SOUNDS sexist I know, but the reason I heard for Glasgow tenements being designed with only three storeys above the ground floor is that the male architects worked out this is as far as a woman can climb with a bag of shopping in each hand.
If only Tesco home delivery had been available a century ago then the skyline of Glasgow might have been different.
If ever a city embraced and loved the tenement it is Glasgow.
Over in New York, the Lower East Side Tenement Museum is for people to walk round in a bemused fashion and mutter to themselves: "How could anyone live like this?"
In Glasgow, though, a West End tenement is still fought over by potential buyers salivating over the space and comfort a tenement brings.
I remember Kate Adie, the BBC's war-zone correspondent, discussing her book Nobody's Child, about abandoned babies, breaking off to say she interviewed a woman in her tenement flat in Dennistoun, and she could not get over how large the rooms were.
"Can you imagine what that flat would cost in London?" Kate asked, on the basis presumably that the broom cupboard in Dennistoun would be regarded as a reasonably-sized bedroom in the Big Smoke.
Tenements in Glasgow welcomed all classes. The tenements in Partick nearest the river were for the working classes in a room and kitchen, with the children crammed into the kitchen bed recess.
The further from the river, up to Partickhill and then on to Hyndland, the flats got bigger until eventually you reached the six-apartment flats with a tiny room for the maid, which housed the lawyers and doctors.
Not that you could tell so much from the outside, although, generally, the better flats were in red sandstone, which came from quarries further away and therefore more expensive.
Only when you went in the close could you tell the difference, as a "wally" close meant decorative tiles on the walls and coloured glass in the stair windows, so you knew there were the middle classes behind the doors.
Glasgow librarian Joe Fisher, in his excellent Glasgow Encyclopedia, described the outside of a tenement. "Sometimes the back-court is at a lower level than the tenement and that part of the close leading to it descends by a flight of stairs and lower close often lined with cellar doors.
"This arrangement is called a 'dunny' presumably a corruption of dungeon, and was traditionally the area for inter-sex relationships."
Reader Ian McCloy once told us of going on a date and taking the young lady back to her tenement. "Leading me to the brick-built dustbin store and out of the icy blast, my date ran her fingers over the lids of the galvanised dustbins and announced she was going to sit on that one. 'Why that one?', I asked. 'Someone has just put out the hot ashes from their fire and it will keep my backside warm' she said."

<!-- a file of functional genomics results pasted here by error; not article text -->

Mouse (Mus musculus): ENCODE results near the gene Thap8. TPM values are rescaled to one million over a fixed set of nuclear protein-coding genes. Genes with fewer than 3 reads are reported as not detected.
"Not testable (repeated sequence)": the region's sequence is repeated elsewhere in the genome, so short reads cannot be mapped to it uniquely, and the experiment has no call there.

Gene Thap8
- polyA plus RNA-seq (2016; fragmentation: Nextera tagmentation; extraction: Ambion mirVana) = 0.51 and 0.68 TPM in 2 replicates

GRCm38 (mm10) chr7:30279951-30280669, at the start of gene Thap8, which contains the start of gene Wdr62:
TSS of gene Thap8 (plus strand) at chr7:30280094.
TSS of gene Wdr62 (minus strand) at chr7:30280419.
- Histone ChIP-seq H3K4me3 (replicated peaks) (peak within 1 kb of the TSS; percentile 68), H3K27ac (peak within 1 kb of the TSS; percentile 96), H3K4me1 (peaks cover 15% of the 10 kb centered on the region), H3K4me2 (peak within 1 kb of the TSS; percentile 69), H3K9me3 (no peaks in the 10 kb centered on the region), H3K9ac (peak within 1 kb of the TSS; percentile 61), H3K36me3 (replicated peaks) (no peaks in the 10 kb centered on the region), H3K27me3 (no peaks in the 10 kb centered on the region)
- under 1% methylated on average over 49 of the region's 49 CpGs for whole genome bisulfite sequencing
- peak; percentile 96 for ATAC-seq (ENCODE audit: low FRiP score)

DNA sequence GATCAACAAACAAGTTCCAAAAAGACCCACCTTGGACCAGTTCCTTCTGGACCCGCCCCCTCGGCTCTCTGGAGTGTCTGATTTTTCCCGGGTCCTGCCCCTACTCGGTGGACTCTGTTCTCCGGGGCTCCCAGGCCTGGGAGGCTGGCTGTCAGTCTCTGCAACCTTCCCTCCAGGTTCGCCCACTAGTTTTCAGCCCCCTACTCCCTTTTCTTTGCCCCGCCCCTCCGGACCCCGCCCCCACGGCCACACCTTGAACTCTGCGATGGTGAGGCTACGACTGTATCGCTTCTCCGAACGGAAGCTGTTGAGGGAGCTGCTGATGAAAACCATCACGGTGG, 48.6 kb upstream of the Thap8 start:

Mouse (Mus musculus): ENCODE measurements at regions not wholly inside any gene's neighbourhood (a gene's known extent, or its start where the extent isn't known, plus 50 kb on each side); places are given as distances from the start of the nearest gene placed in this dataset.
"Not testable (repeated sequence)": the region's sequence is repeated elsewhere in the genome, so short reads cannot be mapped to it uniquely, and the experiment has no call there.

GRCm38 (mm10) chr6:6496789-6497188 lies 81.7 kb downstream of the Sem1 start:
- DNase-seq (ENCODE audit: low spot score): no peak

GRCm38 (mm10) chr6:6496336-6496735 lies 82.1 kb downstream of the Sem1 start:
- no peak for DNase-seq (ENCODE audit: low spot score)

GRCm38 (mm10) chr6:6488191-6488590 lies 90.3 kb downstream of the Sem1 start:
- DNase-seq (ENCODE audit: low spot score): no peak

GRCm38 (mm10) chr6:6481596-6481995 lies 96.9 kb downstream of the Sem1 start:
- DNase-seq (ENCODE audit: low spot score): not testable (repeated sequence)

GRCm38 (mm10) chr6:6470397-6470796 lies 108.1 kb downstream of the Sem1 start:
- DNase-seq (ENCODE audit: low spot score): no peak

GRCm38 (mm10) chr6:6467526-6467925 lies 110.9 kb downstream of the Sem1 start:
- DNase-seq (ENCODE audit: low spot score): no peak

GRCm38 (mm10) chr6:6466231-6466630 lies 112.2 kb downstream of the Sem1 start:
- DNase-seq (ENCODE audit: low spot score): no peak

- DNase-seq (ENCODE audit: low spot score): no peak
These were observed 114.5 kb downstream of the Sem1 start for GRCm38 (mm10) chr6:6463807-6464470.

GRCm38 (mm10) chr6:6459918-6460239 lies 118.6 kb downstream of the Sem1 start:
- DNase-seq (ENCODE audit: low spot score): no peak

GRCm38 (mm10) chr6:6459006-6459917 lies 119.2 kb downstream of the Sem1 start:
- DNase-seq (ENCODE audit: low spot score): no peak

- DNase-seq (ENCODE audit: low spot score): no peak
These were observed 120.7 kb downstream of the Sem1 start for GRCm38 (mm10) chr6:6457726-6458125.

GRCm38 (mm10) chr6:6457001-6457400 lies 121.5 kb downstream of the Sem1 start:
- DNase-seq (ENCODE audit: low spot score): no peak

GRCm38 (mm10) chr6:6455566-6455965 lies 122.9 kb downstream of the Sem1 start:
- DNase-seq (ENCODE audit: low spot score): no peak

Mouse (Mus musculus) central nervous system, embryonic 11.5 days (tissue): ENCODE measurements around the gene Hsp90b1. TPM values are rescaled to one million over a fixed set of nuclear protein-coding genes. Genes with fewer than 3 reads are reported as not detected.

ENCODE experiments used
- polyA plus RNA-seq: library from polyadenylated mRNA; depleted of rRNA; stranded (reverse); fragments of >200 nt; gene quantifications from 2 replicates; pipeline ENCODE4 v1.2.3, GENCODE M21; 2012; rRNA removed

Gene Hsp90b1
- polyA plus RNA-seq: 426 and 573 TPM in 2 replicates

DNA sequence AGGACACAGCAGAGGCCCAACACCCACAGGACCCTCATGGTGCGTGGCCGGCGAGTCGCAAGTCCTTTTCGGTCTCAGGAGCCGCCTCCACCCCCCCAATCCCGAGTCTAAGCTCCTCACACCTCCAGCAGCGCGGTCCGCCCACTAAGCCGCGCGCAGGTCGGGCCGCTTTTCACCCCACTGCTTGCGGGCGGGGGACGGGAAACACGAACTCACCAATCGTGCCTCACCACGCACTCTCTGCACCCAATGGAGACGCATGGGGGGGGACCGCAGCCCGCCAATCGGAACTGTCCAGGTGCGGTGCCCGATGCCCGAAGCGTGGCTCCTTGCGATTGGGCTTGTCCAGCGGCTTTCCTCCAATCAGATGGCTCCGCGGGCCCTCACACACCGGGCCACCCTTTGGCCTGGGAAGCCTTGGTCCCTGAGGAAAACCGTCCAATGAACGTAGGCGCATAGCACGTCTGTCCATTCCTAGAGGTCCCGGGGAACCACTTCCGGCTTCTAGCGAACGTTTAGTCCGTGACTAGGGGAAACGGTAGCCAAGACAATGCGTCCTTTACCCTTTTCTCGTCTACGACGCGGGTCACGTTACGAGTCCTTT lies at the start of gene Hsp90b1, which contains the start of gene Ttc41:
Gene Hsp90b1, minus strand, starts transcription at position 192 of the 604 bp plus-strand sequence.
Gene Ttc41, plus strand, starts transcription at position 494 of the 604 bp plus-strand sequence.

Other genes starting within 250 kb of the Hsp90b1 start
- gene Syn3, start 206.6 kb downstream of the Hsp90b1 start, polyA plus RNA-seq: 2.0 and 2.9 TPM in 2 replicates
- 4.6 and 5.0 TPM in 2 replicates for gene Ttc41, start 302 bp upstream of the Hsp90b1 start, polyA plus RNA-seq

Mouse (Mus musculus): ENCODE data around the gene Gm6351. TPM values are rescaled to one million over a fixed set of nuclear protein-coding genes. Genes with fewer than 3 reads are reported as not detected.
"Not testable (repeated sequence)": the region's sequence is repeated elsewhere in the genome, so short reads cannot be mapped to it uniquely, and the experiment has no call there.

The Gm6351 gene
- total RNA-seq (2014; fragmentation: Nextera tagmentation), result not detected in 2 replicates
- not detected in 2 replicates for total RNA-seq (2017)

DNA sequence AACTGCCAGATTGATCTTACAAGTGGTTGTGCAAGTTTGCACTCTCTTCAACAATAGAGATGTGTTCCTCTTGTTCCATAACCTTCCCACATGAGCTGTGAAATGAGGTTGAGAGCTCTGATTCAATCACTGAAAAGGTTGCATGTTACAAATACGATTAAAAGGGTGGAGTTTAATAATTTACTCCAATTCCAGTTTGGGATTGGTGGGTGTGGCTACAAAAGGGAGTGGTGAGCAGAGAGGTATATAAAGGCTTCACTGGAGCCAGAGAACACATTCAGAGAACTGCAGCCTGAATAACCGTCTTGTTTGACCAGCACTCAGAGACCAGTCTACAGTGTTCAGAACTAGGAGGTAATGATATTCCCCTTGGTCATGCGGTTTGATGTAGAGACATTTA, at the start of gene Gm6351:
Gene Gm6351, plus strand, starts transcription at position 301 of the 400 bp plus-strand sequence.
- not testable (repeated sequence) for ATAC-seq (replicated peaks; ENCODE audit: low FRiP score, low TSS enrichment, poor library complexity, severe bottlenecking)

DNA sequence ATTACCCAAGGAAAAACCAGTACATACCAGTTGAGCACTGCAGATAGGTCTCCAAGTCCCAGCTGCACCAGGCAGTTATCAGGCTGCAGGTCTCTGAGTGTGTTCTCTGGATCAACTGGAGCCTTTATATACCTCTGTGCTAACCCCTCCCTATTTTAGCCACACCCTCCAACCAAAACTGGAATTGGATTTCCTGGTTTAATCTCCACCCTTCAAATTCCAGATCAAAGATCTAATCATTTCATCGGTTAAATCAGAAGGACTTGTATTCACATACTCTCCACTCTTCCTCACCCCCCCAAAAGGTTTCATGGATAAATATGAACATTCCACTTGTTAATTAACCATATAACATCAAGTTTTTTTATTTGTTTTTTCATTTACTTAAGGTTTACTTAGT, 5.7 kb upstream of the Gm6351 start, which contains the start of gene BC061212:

At one time there would be a stern woman living in the close who would know whose turn it was to wash the stairs, and woe betide anyone who missed their turn.
Writer Lesley Riddoch in her book about Scotland, Blossom, fondly recalled her first tenement party in Glasgow: "I realised the entire tenement would have to be invited or I'd live with the threat of a phone call to the police all night.
"The gatekeepers of the close - an elderly couple in the ground floor flat -requested gin and Irn-Bru, and surveyed the young dancing journalists with the open curiosity of adults at a zoo."
My favourite tenement yarn is the tale of the war-time air raid siren sounding in the night and the couple in the top floor flat heading for the shelter when the wife suddenly stopped and said she had to go back.
When hubby asked why, she replied she had forgotten her false teeth. Telling her to keep going, her husband replied: "It's bombs they're droppin' - no aipples."
Tenements were even the subject of a fascinating talk at Partick Library last week as part of the West End Festival.
Les Milne, from the Glasgow Factoring Commission - I had heard of the Crofting Commission but never the Factoring Commission - explained that while tenements are still very popular in Glasgow, there are problems with absentee owners not paying for common repairs or owners too poor to afford the repairs.
Many tenants were also unhappy with their factors, claiming bills were hard to understand, and were not value for money.
At least nine different Acts of Parliament have been passed since 1987 covering the rights of owners and tenants in tenements and some of the laws contradict each other.
Going to the law to settle disputes is extremely costly and off-putting. There have been eight tenement collapses on the south side in buildings where owners did not use a factor to monitor the upkeep of the buildings.
But the Luftwaffe could not destroy Glasgow's tenements, and not even Glasgow Corporation could wipe them out in the ill-judged regeneration programmes of the 1960s.
It is to be hoped the messages will still be getting humphed up three flights of stairs in Glasgow for many years to come.